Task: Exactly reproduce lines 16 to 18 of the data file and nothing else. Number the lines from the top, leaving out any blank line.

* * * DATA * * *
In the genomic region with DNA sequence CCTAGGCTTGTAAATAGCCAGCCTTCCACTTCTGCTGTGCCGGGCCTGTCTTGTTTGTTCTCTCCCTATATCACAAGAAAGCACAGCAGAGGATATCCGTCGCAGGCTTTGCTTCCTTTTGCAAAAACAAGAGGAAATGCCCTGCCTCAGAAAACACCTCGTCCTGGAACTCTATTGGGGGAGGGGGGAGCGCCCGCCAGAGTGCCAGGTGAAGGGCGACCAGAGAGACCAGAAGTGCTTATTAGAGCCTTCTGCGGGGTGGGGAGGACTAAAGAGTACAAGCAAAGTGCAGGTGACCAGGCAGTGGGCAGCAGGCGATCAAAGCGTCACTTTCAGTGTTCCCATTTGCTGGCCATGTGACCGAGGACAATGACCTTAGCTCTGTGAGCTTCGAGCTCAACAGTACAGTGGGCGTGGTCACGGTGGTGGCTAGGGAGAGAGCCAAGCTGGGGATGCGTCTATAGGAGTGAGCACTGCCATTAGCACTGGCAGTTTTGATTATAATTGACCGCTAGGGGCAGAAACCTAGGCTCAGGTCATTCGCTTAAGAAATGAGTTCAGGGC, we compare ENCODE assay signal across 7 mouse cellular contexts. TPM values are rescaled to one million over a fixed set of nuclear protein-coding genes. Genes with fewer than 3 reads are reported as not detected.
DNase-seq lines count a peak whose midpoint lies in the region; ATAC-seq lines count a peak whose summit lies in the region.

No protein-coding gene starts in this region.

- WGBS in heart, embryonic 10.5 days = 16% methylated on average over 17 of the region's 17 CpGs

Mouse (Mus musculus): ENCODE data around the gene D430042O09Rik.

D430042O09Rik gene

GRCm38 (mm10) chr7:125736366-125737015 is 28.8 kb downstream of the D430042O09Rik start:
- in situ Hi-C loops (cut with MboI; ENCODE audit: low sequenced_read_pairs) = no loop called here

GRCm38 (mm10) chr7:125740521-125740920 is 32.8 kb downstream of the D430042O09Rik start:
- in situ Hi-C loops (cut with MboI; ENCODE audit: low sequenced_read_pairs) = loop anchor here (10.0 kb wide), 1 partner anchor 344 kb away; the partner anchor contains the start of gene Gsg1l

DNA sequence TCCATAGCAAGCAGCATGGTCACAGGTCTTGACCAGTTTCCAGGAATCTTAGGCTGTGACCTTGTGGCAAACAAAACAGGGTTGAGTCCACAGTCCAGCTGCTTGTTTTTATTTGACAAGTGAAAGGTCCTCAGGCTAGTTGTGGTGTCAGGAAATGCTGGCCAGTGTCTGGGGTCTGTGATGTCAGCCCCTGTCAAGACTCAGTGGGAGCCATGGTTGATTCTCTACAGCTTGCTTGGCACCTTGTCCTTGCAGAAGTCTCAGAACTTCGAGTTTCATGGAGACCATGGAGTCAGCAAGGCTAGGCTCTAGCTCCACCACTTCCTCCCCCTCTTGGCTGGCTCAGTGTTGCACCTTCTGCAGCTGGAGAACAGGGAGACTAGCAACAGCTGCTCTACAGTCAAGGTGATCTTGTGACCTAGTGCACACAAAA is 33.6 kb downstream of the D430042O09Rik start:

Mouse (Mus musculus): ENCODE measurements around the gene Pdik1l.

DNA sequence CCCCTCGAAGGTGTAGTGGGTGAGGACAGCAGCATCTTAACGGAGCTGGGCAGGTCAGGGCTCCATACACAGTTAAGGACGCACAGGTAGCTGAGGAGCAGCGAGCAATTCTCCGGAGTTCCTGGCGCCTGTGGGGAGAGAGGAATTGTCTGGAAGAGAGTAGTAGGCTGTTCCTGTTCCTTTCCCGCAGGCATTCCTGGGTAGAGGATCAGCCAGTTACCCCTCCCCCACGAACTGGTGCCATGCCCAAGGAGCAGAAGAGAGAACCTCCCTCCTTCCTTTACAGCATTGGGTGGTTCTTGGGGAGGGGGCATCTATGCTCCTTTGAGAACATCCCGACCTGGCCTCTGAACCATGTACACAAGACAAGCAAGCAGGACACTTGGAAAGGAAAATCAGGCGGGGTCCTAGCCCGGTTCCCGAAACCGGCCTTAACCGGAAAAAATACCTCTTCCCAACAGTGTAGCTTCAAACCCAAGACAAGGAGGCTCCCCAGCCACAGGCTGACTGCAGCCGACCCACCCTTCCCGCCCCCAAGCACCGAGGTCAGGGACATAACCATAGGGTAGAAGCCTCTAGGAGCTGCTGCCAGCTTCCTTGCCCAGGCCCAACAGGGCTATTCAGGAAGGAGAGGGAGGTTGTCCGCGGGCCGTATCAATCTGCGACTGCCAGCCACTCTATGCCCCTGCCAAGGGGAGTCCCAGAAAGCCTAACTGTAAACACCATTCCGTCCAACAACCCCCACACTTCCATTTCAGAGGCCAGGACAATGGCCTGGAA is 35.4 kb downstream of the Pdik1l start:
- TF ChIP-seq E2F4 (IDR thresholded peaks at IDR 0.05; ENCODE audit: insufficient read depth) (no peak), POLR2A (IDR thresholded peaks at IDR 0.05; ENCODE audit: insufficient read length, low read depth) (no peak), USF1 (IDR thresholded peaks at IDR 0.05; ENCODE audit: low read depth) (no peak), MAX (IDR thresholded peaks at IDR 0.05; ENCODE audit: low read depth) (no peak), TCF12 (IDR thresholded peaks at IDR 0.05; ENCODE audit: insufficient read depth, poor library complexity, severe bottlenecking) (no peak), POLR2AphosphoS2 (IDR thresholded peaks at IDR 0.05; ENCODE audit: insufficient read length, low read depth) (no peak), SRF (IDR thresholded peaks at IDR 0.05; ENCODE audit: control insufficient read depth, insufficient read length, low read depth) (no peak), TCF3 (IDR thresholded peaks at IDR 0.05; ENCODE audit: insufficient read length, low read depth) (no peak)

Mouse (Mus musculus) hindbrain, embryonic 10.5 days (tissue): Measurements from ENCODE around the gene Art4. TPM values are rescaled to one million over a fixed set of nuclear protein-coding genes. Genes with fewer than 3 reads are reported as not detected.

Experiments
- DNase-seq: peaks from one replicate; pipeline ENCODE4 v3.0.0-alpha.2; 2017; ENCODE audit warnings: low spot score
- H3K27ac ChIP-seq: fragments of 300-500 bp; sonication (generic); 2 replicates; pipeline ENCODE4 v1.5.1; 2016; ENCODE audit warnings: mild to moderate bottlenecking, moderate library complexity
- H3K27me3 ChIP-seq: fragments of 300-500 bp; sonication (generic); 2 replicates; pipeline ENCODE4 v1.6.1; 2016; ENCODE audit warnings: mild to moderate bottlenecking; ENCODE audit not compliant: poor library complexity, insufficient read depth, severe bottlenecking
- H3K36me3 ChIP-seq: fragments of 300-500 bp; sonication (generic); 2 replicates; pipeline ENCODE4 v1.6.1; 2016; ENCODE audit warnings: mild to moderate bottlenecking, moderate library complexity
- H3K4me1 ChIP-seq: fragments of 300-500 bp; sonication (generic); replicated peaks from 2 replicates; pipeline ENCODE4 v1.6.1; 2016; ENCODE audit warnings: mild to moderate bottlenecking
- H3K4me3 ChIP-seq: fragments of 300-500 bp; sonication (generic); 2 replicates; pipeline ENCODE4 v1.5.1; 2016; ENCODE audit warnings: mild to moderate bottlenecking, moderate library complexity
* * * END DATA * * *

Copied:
Experiments
- DNase-seq: peaks from one replicate; pipeline ENCODE4 v3.0.0-alpha.2; 2017; ENCODE audit warnings: low spot score
- H3K27ac ChIP-seq: fragments of 300-500 bp; sonication (generic); 2 replicates; pipeline ENCODE4 v1.5.1; 2016; ENCODE audit warnings: mild to moderate bottlenecking, moderate library complexity